The process of screening potential patients begins Monday morning and will last for three weeks. A group of nurses and translators will meet potential patients and decide if they are a good candidate for surgery. Sometimes as many as 350, potential patients, per day are screened. It is a tedious process and there is always tension in the air. People are desperate for help. It is heart wrenching to have to tell them we are unable to help. And sometimes this news is not received.

Please pray for the safety of everyone involved, for accurate translation and the Father to guide us as we select potential patients for surgery.


Short Vacation in Cape Town, now onward to BENIN!

The leadership team I proudly serve with!

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We arrived in Cape Town, South Africa for a short weekend vacation and are now headed to our final destination…BENIN, WEST AFRICA!!
While in Cape Town we were allowed off the ship to explore and be tourists in the city. I was able to see some spectacular mountain & ocean views! It was truly incredible!
In other news, my NIECE was born! My sister, Sarah, and her husband Joel are the proud parents of Ruth JoAnn Fink! She made her debut into the world Thursday, August 4th @ 8:07pm EST. This happened around 2:00AM my time. Thankfully, the ship was docked in Cape Town so I had good internet and was able to facetime with them shortly after the birth! Enjoy the pictures!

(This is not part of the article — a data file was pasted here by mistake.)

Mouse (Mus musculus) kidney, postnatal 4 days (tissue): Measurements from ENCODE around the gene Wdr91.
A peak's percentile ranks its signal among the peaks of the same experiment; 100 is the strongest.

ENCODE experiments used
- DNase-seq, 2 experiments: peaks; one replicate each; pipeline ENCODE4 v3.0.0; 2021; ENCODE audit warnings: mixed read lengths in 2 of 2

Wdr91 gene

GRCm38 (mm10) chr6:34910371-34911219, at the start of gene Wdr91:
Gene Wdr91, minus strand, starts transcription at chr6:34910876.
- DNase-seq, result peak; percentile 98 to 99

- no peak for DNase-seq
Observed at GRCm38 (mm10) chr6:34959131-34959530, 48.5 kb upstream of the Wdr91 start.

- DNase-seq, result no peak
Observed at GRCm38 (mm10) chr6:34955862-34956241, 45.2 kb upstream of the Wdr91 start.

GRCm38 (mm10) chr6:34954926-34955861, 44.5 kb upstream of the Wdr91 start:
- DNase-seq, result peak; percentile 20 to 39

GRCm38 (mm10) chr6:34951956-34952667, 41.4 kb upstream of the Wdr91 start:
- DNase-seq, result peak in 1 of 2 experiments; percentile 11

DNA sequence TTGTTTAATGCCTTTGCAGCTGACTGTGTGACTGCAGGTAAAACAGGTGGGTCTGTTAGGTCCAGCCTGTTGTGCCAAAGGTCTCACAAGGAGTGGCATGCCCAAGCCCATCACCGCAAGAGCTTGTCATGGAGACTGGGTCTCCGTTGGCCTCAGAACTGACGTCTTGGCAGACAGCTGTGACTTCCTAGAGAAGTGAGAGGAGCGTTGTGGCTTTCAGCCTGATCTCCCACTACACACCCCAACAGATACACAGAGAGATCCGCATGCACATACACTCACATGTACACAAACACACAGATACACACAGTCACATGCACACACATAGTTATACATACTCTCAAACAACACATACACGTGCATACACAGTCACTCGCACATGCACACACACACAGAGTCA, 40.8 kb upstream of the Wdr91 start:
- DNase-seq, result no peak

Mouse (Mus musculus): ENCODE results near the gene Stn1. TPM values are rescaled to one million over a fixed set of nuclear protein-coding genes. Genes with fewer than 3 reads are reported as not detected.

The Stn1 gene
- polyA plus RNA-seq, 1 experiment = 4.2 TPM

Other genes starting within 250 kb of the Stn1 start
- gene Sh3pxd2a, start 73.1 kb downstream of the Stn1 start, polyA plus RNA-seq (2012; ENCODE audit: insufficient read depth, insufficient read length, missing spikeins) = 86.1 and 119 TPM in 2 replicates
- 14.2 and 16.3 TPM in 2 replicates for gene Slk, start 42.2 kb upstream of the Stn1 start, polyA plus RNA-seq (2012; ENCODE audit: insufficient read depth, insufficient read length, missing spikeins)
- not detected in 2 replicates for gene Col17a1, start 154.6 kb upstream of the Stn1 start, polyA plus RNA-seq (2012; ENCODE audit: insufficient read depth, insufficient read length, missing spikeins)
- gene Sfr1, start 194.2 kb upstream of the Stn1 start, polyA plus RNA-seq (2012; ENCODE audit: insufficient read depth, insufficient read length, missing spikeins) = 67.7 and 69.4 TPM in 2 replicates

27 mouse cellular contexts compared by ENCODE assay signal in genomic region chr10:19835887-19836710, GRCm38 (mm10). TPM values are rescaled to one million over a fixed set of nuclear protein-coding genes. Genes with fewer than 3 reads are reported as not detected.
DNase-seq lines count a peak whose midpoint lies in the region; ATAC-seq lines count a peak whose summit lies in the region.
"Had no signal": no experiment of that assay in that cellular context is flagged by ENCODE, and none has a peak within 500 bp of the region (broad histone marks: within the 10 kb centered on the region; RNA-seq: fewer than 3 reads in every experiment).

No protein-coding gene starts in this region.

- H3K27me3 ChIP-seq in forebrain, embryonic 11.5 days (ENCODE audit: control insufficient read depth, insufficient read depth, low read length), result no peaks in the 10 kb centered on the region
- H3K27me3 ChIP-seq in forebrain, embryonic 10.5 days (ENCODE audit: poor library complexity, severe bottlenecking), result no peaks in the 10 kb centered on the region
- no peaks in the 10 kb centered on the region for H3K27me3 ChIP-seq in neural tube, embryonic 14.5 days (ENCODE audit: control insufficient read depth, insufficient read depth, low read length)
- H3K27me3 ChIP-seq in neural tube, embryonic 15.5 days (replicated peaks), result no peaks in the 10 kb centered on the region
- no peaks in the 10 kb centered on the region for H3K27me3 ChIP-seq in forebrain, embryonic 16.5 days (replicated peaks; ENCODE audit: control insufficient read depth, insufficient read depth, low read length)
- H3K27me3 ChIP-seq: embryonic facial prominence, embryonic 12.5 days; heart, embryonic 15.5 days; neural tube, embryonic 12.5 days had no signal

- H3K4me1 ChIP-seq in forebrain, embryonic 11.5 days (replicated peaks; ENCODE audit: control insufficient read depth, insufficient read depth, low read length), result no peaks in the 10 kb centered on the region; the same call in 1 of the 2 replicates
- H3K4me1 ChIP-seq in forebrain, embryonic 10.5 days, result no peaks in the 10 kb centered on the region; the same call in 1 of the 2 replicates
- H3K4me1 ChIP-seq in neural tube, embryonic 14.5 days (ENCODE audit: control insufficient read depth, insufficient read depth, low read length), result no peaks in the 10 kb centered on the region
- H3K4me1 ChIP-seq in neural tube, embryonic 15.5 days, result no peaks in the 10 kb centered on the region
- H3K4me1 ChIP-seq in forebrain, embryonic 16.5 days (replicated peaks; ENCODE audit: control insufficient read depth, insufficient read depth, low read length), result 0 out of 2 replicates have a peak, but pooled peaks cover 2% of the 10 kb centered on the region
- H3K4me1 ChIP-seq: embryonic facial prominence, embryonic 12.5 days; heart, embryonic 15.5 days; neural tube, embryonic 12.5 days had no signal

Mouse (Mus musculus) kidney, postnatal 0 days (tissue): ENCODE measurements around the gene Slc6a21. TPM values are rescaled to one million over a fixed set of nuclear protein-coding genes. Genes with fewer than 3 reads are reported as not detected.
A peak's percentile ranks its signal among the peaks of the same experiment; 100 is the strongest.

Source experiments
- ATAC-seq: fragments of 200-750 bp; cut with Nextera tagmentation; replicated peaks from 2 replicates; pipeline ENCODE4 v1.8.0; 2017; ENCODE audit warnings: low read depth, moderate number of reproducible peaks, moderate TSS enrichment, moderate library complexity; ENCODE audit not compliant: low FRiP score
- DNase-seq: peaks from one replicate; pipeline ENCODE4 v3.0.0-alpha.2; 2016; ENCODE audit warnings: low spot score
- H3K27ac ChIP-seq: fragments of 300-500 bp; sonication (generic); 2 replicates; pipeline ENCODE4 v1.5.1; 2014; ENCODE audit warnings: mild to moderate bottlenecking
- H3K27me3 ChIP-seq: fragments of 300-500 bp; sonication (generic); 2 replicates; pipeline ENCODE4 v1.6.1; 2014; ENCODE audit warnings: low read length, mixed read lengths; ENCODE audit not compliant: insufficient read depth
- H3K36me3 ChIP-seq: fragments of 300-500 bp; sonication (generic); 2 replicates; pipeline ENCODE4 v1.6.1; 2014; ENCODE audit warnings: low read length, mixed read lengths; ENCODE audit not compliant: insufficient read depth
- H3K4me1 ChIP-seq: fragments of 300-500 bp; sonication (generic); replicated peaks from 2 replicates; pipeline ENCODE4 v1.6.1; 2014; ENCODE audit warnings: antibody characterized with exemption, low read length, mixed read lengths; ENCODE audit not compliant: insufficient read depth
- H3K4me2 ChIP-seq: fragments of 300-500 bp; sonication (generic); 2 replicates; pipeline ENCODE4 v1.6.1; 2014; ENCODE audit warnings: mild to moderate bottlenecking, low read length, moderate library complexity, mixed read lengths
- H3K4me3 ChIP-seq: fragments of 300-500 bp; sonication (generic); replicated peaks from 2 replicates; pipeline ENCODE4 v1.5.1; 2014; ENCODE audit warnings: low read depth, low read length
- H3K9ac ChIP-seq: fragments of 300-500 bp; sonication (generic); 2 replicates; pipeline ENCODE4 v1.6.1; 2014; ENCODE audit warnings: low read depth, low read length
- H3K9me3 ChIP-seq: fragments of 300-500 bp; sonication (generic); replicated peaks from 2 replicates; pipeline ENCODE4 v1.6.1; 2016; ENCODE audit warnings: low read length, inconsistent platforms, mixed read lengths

The sail from Cape Town to Benin will take about 8-10 days. During this time the leadership team and myself are busily preparing for the 10-month field service. As you can see from the picture, I will be serving with a group of 11 other women. These nurse team leaders are in charge of the nurses who come to work in the hospital aboard the ship; as well as other departments such as admissions, physical therapy & dressing changes. I feel excited and privileged to work with them! They are so encouraging and supportive! Throughout the sail, as a team, will continue to get to know each other, have devotions, do team building activities and plan for the upcoming field service. Right now I’m reading the admissions manual and talking with the other leaders about my role, but I cannot actually see the admissions tent or anything tangible about my job. This type of preparation is very abstract and hard for me. I am a visual learner and hands-on person. But that’s not the kind of preparation that is required right now. I’d appreciate your prayers as I navigate this uncharted territory and as I ask the Father to prepare my heart and mind for whatever lies ahead!
Thank you!


I’ve ARRIVED!! I am safe on the Africa Mercy Ship!

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Hi Everybody! Thank you for your prayers over me as I traveled! I arrived safely to the ship last evening. There were a few hiccups along the way, and I almost missed my flight from Johannesburg to Durban! BUT, I made it! 🙂

The ship is currently in Durban, South Africa. We set sail for Benin, West Africa either Sunday OR Monday! BUT, before arriving in Benin we’ll make a quick pit stop in Cape Town, South Africa.

It’s been wonderful to come aboard again, to greet familiar faces and meet new people. You can pray for courage and peace as I get to know the hospital leadership team and step into my new role as the Admissions Team Lead.

Enjoy the pictures! 🙂


T-minus 3 days until I leave the country!

IMG_2830I can’t tell you how much I have been extremely blessed and thankful for all of the support, words of encouragement and monetary blessings people have given me as I prepare to serve! I am excited to report that my current support is $7,859.93. My goal is to raise $8,000.00. It’s so close 🙂 I have no doubt the Father will provide the rest!

My departure day is Tuesday, July 26th @5:40PM from Washington Dulles Airport! I will post before I leave the states and again when I arrive in Durban, South Africa!